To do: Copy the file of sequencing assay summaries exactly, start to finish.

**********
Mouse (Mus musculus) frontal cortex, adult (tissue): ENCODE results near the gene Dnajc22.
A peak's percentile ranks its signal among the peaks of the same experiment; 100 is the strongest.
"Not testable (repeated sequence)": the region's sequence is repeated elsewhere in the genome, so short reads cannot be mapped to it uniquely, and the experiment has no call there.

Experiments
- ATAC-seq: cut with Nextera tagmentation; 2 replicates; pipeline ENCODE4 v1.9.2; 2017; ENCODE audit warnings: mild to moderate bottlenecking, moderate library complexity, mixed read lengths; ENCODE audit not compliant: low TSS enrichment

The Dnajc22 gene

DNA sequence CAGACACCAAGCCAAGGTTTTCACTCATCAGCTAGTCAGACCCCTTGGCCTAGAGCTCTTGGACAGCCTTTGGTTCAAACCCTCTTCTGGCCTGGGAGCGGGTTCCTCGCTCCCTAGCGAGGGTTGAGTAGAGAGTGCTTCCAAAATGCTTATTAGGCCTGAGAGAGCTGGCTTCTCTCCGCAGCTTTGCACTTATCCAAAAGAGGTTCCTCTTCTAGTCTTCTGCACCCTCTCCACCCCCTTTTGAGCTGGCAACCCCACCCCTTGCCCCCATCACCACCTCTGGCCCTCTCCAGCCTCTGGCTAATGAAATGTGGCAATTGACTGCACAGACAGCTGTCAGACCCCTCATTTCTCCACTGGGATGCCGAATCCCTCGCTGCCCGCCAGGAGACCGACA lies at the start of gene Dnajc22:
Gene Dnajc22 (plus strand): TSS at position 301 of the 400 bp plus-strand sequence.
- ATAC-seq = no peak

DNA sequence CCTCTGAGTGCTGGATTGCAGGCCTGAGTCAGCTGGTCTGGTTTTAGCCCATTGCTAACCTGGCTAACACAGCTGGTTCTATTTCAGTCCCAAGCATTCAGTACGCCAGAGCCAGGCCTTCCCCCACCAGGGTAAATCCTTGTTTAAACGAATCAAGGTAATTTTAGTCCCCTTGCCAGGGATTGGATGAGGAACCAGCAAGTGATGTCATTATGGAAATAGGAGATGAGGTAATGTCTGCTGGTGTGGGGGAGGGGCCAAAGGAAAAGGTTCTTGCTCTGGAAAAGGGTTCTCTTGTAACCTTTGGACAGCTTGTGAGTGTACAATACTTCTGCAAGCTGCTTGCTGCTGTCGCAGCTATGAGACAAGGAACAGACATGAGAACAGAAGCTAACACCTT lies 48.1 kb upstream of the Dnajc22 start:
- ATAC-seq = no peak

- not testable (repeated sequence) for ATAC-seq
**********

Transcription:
Mouse (Mus musculus) frontal cortex, adult (tissue): ENCODE results near the gene Dnajc22.
A peak's percentile ranks its signal among the peaks of the same experiment; 100 is the strongest.
"Not testable (repeated sequence)": the region's sequence is repeated elsewhere in the genome, so short reads cannot be mapped to it uniquely, and the experiment has no call there.

Experiments
- ATAC-seq: cut with Nextera tagmentation; 2 replicates; pipeline ENCODE4 v1.9.2; 2017; ENCODE audit warnings: mild to moderate bottlenecking, moderate library complexity, mixed read lengths; ENCODE audit not compliant: low TSS enrichment

The Dnajc22 gene

DNA sequence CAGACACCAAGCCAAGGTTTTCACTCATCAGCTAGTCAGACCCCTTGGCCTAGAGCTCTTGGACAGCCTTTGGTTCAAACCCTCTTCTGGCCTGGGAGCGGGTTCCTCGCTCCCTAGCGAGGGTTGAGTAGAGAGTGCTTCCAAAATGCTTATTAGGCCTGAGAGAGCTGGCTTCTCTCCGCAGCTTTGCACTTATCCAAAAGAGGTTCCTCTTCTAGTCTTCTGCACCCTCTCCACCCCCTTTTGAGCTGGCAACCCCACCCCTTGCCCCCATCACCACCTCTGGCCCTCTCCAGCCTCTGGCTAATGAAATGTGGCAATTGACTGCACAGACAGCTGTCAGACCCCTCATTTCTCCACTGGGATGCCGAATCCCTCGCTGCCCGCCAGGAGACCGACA lies at the start of gene Dnajc22:
Gene Dnajc22 (plus strand): TSS at position 301 of the 400 bp plus-strand sequence.
- ATAC-seq = no peak

DNA sequence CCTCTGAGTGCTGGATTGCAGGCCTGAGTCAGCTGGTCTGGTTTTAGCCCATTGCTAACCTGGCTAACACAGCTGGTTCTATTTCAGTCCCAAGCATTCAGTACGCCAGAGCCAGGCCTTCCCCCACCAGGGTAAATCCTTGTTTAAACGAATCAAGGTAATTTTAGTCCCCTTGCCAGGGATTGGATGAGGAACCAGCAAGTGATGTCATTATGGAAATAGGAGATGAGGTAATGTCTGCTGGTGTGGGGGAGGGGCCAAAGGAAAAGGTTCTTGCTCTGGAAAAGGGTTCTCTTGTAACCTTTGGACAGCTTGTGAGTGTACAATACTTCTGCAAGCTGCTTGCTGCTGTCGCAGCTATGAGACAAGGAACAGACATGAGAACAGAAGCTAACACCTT lies 48.1 kb upstream of the Dnajc22 start:
- ATAC-seq = no peak

- not testable (repeated sequence) for ATAC-seq